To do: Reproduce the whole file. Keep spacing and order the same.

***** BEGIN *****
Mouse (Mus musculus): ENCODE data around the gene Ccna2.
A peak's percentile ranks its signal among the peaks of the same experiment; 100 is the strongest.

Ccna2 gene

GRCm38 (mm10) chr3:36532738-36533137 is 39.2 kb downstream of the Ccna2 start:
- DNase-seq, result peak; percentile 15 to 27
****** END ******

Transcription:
Mouse (Mus musculus): ENCODE data around the gene Ccna2.
A peak's percentile ranks its signal among the peaks of the same experiment; 100 is the strongest.

Ccna2 gene

GRCm38 (mm10) chr3:36532738-36533137 is 39.2 kb downstream of the Ccna2 start:
- DNase-seq, result peak; percentile 15 to 27